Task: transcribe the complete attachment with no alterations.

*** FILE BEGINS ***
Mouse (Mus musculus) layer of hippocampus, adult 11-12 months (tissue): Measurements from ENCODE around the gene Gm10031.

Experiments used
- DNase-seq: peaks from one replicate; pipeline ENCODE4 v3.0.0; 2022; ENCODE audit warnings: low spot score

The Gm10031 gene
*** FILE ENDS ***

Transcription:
Mouse (Mus musculus) layer of hippocampus, adult 11-12 months (tissue): Measurements from ENCODE around the gene Gm10031.

Experiments used
- DNase-seq: peaks from one replicate; pipeline ENCODE4 v3.0.0; 2022; ENCODE audit warnings: low spot score

The Gm10031 gene